Friday, February 03, 2006

"What else can I say? Everyone is gay."



SLEEPS WITH ANGELS (1994) was recorded and released in the wake of Kurt Cobain's death, an event which I have absolutely no appetite to explore further in this post. In what is commonly referred to as Kurt's "suicide note", he quotes Neil Young's lyric, "It's better to burn out than to fade away." As one might imagine, Neil was taken aback by this development, as described in the New Musical Express article "Reflective Glory" (07/15/1995):

When Kurt Cobain quoted, "It's Better to
burn out, than to fade away." In his suicide note, citing Young's lyric as
artistic justification for ending his inconsolable anguish, Young was shaken to
the bone. Always an advocate of allowing the listener his or her own individual
path through a record, he was so devastated by Cobain's personal reaction to a
song that was basically written as a celebration of Punk that he was impelled to
record the "Sleeps With Angels" album in lament.Perversely, it is testament to
Young's emotive power that Cobain should choose his words as an epitaph, but it
is something Young still visibly shudders from. Once a song is out there on the
radio, the reasons, it's not anyone's responsibility anymore. "It's the machine
and the fuel. It's over now. I'm not behind the wheel at all. It's gone. It's
over."As for Cobain, he mutters: "I don't wanna talk about that. I just don't
know what to say. Obviously his interpretation should not be taken to mean
there's only two ways to go and one of them is death." He laughs a cold, dry
laugh. It's rumoured that Young was trying to contact Cobain at the time of his
suicide, that he somehow foresaw the tragedy coming. "I don't wanna talk about
it," says Young. "I really don't because I respect the fact that he's a guy who
did what he did and, y'know, he did what he had to do and I don't wanna get any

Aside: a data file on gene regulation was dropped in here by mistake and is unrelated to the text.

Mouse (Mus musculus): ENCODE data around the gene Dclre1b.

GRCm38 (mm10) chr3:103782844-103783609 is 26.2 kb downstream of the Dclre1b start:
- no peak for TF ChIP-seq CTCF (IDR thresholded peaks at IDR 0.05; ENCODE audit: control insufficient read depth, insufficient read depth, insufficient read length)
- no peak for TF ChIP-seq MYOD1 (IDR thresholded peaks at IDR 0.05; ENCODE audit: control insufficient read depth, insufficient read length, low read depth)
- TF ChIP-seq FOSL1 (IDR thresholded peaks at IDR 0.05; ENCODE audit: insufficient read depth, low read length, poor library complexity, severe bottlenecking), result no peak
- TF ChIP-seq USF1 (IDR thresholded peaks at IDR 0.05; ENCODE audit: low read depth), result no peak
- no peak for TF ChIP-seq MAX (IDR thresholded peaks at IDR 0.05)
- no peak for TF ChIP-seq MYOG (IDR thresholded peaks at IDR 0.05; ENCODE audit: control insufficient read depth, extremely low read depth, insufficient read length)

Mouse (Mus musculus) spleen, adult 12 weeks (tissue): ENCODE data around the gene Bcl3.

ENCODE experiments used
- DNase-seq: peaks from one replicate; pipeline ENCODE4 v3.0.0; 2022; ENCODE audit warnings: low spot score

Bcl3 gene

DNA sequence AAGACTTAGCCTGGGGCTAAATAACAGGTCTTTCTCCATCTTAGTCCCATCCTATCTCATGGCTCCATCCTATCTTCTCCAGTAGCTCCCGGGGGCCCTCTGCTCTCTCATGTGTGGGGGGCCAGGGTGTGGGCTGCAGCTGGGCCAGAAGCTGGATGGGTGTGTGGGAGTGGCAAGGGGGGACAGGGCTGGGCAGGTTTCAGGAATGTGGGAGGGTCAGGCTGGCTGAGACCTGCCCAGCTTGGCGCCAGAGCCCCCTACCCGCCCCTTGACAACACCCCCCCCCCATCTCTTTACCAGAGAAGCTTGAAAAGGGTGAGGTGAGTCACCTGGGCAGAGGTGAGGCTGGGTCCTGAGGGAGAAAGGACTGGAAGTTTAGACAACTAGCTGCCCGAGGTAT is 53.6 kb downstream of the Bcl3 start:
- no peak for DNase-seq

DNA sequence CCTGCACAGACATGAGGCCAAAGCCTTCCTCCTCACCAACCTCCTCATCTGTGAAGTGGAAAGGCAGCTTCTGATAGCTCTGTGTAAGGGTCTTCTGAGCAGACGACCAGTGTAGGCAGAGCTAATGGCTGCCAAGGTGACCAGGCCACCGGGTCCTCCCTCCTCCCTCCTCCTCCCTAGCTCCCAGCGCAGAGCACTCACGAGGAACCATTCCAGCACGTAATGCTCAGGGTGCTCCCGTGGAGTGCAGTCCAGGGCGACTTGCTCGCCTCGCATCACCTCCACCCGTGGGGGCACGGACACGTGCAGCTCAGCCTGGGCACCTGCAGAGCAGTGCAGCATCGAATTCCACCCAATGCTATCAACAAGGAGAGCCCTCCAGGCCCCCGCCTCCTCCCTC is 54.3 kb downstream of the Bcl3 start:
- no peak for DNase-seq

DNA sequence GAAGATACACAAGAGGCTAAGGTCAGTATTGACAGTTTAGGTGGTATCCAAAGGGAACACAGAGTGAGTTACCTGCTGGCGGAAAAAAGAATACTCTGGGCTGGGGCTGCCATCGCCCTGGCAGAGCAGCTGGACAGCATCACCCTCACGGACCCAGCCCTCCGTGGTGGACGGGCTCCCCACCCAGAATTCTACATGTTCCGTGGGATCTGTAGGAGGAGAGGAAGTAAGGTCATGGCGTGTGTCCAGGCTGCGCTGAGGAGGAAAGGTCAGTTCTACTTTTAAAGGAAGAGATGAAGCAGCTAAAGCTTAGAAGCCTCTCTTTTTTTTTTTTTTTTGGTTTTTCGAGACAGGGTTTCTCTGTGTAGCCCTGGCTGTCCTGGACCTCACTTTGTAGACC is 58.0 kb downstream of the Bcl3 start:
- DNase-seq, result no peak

..." He falters and recomposes himself behind alarming blue shades. "I prefer to
not be involved at all. I certainly don't wanna take advantage of talking about
something like that for the interest of somebody else I've never met and selling
myself in paper in the process. I'd rather you just left it out It's just
distasteful to me."

I'll leave it at that. I'll also note that SLEEPS WITH ANGELS marks the last production credit for David Briggs (see previous post on Neil's BROKEN ARROW album), and features Crazy Horse (Frank Sampedro, Billy Talbot, Ralph Molina).

Neil opens with "My Heart", on which he is credited with playing "Tack piano", which more or less sounds like a child's toy piano, and gives a feeling of "make-believe". Neil sings, "It's not too late/It's not too late," but one doesn't believe him. When he goes on to sing, "When dreams come crashing down like trees/I don't know what love can do/When life is hanging in the breeze/I don't know what love can do," his true despair is revealed.

"Prime of Life" is next, and Frank Sampedro plays a flute part that sounds oddly familiar. Someone please investigate, because damn if that flute doesn't sound like the intro to "Reach Out, I'll Be There" by the Four Tops. Acoustic guitar (Young) and piano (Sampedro) propel "Driveby", a little ditty about the random, collateral damage of gang violence.